by Bertrand Russell (1911)
IN SPEAKING OF "Mathematical logic", I use this word in a very broad sense. By it I understand the works of Cantor on transfinite numbers as well as the logical work of Frege and Peano. Weierstrass and his successors have "arithmetised" mathematics; that is to say, they have reduced the whole of analysis to the study of integer numbers. The accomplishment of this reduction indicated the completion of a very important stage, at the end of which the spirit of dissection might well be allowed a short rest. However, the theory of integer numbers cannot be constituted in an autonomous manner, especially when we take into account the likeness in properties of the finite and infinite numbers. It was, then, necessary to go farther and reduce arithmetic, and above all the definition of numbers, to logic. By the name "mathematical logic", then, I will denote any logical theory whose object is the analysis and deduction of arithmetic and geometry by means of concepts which belong evidently to logic. It is this modern tendency that I intend to discuss here.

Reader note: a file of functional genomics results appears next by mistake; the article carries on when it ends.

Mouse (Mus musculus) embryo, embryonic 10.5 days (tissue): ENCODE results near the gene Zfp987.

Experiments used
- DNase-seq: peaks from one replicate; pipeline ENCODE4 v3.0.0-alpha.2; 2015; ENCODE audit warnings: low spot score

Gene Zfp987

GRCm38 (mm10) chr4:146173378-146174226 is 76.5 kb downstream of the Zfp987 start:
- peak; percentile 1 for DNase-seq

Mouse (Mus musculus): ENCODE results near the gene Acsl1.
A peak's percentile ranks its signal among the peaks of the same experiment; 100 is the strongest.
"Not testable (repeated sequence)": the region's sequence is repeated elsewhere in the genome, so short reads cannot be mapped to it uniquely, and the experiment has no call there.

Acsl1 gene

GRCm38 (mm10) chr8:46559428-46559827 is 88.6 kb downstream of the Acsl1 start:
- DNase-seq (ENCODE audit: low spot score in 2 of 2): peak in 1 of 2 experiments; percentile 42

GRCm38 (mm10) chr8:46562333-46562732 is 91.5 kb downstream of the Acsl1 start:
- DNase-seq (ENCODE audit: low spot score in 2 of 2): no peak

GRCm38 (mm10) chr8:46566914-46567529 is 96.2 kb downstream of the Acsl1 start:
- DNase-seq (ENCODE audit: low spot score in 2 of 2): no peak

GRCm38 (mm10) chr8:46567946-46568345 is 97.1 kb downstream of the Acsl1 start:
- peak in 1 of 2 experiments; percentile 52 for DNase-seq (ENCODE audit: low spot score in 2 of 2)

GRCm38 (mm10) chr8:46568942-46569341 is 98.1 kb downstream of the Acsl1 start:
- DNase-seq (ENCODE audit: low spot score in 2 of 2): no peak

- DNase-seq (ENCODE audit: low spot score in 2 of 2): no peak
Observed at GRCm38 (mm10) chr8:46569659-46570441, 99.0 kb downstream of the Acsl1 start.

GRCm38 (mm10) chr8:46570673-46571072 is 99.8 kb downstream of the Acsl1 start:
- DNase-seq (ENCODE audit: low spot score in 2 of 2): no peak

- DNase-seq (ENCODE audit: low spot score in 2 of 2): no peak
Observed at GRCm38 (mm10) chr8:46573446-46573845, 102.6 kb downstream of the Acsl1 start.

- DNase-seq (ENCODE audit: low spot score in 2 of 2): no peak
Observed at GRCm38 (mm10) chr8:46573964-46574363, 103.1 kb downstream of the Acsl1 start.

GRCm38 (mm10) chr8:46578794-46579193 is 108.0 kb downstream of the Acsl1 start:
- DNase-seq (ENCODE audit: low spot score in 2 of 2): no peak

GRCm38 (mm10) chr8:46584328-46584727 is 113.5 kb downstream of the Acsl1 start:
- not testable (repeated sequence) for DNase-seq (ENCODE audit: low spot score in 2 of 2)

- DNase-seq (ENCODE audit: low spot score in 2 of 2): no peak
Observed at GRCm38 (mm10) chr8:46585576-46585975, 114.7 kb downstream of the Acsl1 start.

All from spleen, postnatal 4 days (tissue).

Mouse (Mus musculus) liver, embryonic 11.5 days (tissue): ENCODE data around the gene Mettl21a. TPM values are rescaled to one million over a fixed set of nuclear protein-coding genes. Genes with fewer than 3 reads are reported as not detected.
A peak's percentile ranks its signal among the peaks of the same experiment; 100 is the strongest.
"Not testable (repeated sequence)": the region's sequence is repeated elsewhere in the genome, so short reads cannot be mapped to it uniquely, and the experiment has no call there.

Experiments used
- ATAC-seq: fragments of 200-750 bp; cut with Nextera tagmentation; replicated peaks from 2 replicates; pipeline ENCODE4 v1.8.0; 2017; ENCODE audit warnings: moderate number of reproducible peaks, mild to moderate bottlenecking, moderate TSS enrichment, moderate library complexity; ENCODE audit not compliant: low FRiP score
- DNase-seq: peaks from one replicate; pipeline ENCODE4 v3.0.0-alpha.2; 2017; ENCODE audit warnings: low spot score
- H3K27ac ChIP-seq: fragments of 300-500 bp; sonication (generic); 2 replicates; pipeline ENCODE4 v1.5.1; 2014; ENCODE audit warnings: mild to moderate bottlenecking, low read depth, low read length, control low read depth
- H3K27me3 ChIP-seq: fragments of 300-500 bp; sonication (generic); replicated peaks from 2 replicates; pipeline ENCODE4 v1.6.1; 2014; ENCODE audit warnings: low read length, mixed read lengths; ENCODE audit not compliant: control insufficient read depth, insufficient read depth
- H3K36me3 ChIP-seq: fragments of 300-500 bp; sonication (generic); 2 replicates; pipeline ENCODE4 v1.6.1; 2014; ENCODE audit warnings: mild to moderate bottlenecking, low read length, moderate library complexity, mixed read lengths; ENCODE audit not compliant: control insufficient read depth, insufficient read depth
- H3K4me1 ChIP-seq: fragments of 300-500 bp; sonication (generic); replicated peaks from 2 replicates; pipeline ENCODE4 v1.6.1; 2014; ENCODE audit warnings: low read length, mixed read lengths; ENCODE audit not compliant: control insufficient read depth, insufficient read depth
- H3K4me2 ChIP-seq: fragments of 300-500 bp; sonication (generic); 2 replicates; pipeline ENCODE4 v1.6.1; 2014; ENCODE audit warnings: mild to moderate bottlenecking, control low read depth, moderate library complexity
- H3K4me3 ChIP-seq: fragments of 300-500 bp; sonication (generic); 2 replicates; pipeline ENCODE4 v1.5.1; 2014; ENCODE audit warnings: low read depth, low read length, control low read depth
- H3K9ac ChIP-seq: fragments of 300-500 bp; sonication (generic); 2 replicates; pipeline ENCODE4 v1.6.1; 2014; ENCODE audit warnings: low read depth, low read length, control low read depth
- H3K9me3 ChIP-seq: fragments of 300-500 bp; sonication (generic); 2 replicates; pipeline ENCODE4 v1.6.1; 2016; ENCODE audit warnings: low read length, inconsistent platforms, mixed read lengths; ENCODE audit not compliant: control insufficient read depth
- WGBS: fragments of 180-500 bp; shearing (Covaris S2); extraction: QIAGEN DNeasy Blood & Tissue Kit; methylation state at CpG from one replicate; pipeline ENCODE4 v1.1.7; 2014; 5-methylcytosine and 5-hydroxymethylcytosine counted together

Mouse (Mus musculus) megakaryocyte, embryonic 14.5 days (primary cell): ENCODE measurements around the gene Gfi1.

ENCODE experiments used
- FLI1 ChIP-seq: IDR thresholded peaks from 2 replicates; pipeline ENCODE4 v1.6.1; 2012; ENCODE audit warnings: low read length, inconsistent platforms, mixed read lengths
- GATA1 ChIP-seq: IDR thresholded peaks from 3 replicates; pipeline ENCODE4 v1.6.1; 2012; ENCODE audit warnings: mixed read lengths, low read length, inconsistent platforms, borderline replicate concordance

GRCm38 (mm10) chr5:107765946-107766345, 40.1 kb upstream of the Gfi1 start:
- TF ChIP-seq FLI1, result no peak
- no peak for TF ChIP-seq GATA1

In an examination of the work done by mathematical logic, we may consider either the mathematical results, the method of mathematical reasoning as revealed by modern work, or the intrinsic nature of mathematical propositions according to the analysis which mathematical logic makes of them. It is impossible to distinguish exactly these three aspects of the subject, but there is enough of a distinction to serve the purpose of a framework for discussion. It might be thought that the inverse order would be the best; that we ought first to consider what a mathematical proposition is, then the method by which such propositions are demonstrated, and finally the results to which this method leads us. But the problem which we have to resolve, like every truly philosophical problem, is a problem of analysis; and in problems of analysis the best method is that which sets out from results and arrives at the premises. In mathematical logic it is the conclusions which have the greatest degree of certainty: the nearer we get to the ultimate premises the more uncertainty and difficulty do we find.